A 2014 study released by the Centers for Disease Control and Prevention (CDC) showed that in 2010 there were an estimated 988,000 visits to doctors’ offices, outpatient clinics, and emergency departments for keratitis (inflammation of the cornea) and other contact lens-related eye conditions.

The total cost was estimated to be $175 million and treatment included over 250,000 hours of clinician time spent seeing these patients.  The study also estimated the cost of a doctor’s visit for keratitis at $151.00 on average; each emergency room visit costs an average of $587.00, and neither of these estimates includes the cost of medications to treat the eye infections.

In the majority of these cases (76%), an anti-microbial prescription was prescribed, and the single largest risk factor by far was contact lens wear.  What is the cause? As the CDC report states:

“Among the estimated 38 million contact lens wearers in the United States, poor storage case hygiene, infrequent storage case replacement, and overnight lens wear are established preventable risk factors for microbial keratitis, contact lens-related inflammation and other eye complications.” 1

If anything, this study underrepresents the incidence of infectious keratitis as it captured few optometric offices, and optometrists provide over 70% of eye care in America. The prescriptions recorded in the study were only those covered by insurance, not those filled by private pay. Lastly, visits for contact lens-related corneal problems do not all involve microbial keratitis. Others may involve erosions, abrasions or foreign bodies.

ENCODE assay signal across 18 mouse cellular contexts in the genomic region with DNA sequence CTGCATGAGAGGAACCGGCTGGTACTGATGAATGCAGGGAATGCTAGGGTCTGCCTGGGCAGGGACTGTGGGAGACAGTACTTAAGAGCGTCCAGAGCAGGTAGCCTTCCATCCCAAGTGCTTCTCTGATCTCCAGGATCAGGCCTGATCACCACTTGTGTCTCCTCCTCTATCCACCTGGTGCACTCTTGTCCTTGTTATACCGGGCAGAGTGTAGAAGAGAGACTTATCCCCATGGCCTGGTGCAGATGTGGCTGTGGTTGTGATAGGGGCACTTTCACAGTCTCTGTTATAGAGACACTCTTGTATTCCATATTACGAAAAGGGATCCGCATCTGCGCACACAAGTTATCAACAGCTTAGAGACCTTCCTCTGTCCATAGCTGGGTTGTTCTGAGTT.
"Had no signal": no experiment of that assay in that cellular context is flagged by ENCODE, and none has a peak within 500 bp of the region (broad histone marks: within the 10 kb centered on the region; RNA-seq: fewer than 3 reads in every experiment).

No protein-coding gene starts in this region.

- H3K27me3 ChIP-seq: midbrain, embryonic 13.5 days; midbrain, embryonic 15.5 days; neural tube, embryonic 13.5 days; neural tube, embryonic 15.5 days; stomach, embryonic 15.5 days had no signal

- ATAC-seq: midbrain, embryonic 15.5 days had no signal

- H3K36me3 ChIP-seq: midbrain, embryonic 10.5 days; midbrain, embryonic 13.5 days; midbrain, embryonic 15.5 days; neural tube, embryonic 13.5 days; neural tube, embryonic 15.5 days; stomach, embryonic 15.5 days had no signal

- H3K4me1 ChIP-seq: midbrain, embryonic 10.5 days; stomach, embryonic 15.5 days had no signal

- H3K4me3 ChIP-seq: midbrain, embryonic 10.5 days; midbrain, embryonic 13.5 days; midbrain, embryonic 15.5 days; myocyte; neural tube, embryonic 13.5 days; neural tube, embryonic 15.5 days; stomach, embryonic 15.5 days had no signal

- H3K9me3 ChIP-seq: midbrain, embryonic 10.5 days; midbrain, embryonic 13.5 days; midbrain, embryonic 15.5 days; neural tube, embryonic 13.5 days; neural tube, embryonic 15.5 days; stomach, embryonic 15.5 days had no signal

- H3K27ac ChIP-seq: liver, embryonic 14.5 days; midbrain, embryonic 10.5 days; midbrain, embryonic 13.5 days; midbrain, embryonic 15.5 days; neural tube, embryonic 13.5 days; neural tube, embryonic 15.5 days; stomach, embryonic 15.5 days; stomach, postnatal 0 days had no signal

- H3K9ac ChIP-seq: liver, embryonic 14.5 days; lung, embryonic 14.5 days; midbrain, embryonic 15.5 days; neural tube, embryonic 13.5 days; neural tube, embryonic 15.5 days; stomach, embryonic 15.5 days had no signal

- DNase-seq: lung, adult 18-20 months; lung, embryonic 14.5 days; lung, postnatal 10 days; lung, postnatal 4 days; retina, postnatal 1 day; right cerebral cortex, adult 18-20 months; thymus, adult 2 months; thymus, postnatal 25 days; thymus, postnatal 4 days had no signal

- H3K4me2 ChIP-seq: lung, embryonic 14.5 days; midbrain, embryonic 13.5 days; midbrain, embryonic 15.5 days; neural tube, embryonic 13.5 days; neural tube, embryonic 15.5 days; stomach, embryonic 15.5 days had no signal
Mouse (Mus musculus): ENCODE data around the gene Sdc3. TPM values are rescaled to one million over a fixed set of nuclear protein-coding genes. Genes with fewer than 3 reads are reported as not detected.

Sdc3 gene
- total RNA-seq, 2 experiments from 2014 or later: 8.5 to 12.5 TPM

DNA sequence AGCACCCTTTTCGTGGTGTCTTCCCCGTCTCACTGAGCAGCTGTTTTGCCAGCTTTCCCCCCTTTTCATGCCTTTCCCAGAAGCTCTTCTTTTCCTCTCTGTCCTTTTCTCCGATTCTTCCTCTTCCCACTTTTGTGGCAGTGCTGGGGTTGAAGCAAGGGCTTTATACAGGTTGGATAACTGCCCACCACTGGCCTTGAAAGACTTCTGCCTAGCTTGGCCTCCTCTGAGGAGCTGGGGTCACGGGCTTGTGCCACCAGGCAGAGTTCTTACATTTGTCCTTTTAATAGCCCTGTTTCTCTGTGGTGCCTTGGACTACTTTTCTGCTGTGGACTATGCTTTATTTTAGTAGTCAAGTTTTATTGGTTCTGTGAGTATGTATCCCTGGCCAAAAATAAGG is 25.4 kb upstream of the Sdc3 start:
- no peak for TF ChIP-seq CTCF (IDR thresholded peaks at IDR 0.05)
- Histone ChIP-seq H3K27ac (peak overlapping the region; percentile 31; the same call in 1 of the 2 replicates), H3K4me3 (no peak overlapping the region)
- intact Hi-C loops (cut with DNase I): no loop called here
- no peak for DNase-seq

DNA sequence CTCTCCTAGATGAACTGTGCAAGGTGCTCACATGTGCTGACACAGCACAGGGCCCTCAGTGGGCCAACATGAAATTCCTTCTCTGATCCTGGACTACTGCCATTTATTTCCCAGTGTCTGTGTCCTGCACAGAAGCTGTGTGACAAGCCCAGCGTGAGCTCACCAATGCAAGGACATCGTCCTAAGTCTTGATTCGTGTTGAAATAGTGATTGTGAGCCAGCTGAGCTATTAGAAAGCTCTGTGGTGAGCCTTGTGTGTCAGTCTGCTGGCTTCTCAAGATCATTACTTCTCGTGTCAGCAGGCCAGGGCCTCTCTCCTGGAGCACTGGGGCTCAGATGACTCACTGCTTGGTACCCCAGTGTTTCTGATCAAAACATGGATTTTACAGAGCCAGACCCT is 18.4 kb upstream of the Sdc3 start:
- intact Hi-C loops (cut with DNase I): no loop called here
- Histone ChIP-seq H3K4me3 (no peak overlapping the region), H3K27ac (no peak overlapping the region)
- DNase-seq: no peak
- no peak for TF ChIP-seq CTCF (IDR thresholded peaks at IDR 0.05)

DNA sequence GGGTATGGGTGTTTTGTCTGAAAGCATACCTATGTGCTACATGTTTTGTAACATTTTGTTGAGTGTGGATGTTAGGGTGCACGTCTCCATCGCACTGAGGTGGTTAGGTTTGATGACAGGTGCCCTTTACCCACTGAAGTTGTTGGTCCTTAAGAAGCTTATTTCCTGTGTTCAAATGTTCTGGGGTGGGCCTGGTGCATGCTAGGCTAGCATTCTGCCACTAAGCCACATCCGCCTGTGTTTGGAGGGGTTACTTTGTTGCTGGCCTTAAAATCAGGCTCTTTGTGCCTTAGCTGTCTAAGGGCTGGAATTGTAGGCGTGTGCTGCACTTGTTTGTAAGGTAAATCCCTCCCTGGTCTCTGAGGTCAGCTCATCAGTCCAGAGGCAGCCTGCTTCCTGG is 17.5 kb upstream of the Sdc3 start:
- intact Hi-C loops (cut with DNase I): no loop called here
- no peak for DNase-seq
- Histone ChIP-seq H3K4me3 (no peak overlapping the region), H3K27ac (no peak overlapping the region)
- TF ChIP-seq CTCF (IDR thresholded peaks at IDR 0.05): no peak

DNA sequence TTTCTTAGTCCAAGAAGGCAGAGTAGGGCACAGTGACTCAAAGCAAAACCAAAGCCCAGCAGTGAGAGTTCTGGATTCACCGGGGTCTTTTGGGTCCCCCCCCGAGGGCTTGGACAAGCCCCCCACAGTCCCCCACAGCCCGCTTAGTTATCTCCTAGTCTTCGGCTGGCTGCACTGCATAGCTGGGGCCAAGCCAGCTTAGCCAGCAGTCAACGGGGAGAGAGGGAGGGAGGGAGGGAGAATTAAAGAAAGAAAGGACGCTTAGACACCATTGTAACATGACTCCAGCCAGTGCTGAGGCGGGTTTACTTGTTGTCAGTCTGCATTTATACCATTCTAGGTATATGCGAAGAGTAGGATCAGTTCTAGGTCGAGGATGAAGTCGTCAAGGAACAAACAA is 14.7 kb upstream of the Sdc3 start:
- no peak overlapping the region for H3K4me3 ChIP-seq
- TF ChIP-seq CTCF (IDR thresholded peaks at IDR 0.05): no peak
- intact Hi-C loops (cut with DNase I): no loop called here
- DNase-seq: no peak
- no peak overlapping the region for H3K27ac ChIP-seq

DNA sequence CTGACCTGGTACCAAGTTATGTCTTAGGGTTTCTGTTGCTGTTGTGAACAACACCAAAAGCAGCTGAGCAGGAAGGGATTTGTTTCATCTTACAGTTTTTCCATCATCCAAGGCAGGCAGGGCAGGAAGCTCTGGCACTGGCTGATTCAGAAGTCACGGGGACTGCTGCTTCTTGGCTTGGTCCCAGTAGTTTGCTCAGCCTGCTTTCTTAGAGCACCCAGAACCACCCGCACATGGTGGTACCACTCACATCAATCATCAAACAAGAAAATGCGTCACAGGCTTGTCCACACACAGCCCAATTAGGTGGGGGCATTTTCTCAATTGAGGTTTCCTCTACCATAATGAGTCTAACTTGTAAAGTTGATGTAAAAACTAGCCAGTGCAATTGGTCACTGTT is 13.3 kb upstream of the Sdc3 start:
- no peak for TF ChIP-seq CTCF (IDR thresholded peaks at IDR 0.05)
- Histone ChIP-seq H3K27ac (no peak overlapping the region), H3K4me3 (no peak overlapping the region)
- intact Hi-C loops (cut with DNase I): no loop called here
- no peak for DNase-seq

A large majority of these cases could be easily prevented with proper contact lens care. To prevent complications, patients should follow these recommendations:

  • Wash hands with soap and water and dry well before handling lenses.
  • Remove contact lenses nightly and before swimming.
  • Rub and rinse contacts in disinfecting solution each time removed.
  • Replace contact lens cases every month.
  • Rub and rinse the contact lens case with contact solution, dry the case and keep it upside down with the caps off daily.
  • Do not “top off” solution in the lens case.
  • Replace the lens on schedule (do not extend the recommended replacement schedule).
  • Avoid sleeping in your contact lens.
  • Have backup glasses with a current prescription available.

Remember, eye infections can cause permanent vision loss. When an eye is sore, red, inflamed or irritated, remove the contact lens and see an eye doctor.  The sooner treatment is started, the faster the recovery and the better the outcome.

Dr. Evans is the founding owner of Evans Eye Care in Palm Desert and can be reached at (760) 674.8806 or online at www.evanseyecare.com.

Reference: 1) Sarah A. Collier, Michael P. Gronostaj et al, CDC Morbitity and Mortality Weekly Report (MMWR), November 14, 2014 /63(45);1027-1030

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